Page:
Dependent and Independent Variables

A variable is something a researcher is trying to measure, and it can be just about anything, including objects, amounts of time, feelings, or events.  Researchers in the field of nutrition might measure variables such as lab values, weights, effects of a medication, athletic performance, and so on.

 

There are two key variables in every experiment:

The independent variable is what the researcher changes or the variable that changes on its own, such as age or time.  The independent variable may also be referred to as the “manipulated variable”.  This variable is not affected by any other variable in the experiment.

The dependent variable is the variable being studied or measured.  This may also be referred to as the “responding variable”.  The dependent variable changes as a result of the changes made to the independent variable.

 

In summary, the independent variable is what the researcher changes, and the dependent variable is what changes because of the alteration to the independent variable.

 

Examples

Example 1:  The researcher wants to determine the ergogenic effects of caffeine on baseball players’ performance.

  • Independent variable:  The level of caffeine being administered to the athletes.  The researchers may provide the players with a specific level of caffeine one day at practice and measure the results.  Then, on another day, a different level of caffeine is administered, the results are measured and compared to the previous level of caffeine.  This is the variable the researcher is controlling and changing.
  • Dependent variable:  The level of performance change as a result of the different levels of caffeine administered.  The researcher may measure the players’ 40-yard dash times, the distance they are able to throw the baseball, or the amount of weight they are able to bench press in the weight room.  These are all examples of different types of performance activities, any of which that may be the dependent variable.

Example 2:  The researcher wants to evaluate the amount of weight lost by the group on average based on various levels of calorie reduction.

  • Independent variable:  The reduction level of calories the participants consume daily will be the variable that changes.
  • Dependent variable:  The amount of weight lost by participants is changing in response to the varying levels of calorie deficits.

Example 3:  The researcher is examining the iron levels after participants follow a regular diet (consuming all animal foods), a vegetarian diet (consuming dairy and eggs, but no meat), or a vegan diet (consuming no animal foods).

  • Independent variable:  The diet assigned to the participants is what the researcher is changing.
  • Dependent variable:  The participants’ serum iron levels after following each of the diets.

Example 4:  A farmer wants to know which type of fertilizer helps his plants grow the fastest.

  • Independent variable:  The type of fertilizer the farmer chooses to provide to a section of plants.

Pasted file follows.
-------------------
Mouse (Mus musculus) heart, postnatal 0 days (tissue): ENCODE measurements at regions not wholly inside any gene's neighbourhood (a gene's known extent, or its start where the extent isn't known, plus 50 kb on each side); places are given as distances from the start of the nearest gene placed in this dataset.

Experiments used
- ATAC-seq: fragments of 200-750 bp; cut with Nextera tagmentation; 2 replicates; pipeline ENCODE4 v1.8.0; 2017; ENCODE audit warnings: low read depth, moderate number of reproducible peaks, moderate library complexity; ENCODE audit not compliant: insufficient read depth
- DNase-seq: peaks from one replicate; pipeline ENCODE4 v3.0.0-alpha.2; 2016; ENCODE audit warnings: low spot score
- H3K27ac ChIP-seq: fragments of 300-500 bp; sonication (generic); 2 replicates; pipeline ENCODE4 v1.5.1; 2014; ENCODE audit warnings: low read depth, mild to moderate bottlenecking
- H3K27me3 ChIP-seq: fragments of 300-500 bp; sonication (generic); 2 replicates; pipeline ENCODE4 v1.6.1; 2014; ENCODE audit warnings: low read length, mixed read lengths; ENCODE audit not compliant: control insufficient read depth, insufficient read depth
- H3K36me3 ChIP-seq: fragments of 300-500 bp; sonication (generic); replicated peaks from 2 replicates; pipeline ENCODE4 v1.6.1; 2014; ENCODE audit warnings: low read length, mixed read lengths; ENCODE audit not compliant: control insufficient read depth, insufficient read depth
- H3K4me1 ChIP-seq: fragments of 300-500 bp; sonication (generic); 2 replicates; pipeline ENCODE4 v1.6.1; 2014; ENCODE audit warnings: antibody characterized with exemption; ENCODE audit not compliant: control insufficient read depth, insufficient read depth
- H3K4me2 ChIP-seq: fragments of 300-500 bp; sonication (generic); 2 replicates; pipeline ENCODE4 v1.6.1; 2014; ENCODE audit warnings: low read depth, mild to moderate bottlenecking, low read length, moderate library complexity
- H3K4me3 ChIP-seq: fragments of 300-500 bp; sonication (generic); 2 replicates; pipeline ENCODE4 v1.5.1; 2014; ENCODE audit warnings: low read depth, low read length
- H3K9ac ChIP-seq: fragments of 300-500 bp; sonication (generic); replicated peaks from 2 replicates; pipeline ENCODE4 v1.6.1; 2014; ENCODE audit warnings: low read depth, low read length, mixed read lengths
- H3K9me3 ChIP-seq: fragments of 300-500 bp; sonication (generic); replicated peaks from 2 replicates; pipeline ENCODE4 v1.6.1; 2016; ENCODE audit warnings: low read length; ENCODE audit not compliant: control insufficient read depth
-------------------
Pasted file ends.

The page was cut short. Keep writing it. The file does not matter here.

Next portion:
• Dependent variable:  The height and fruit growth of the plants based on the different type of fertilizer provided.

 

Final Thoughts on Dependent and Independent Variables

Constant variables:  A constant variable is a variable that remains the same during the course of the experiment.  Most experiments will have one independent variable and one dependent variable, but they will also have several constant variables.

Taking the first example above on testing the effects of caffeine on athletic performance, one constant variable might be the players’ diets.  We would want to make this constant for all.  Maybe they would all follow the same macronutrient distribution or all would eat the same foods provided in the meal halls.  This should be constant among the athletes because if one athlete consumes higher levels of carbohydrates (carbohydrate loads), his performance may be better than his teammates because of his improved diet.  Another constant is ensuring each athlete is well-hydrated.  If an athlete were dehydrated, his performance may be worse off than adequately-hydrated athletes.  In both cases, these should be made constant so we know the performance effects were not due to a superior diet or from dehydration, which could skew results.

 

How to chart dependent and independent variables:  The independent variable will always go on the x-axis, and the dependent variable will always go on the y-axis.  The title of the chart commonly follows the format of “[Independent Variable] vs. [Dependent Variable]”.

In the image above, you can see a sample chart for a study on caffeine levels and the effects on bench press in athletes.  The caffeine level (the independent variable) is listed on the x-axis, and the bench press weight (the dependent variable) is listed on the y-axis.  This chart illustrates as the level of caffeine goes up, the athlete’s bench press weight also increases, but that this seems to peak at 1.5 mg caffeine per kilogram of bodyweight and then begins to decrease.  Please note, this is only a made-up chart and not real data.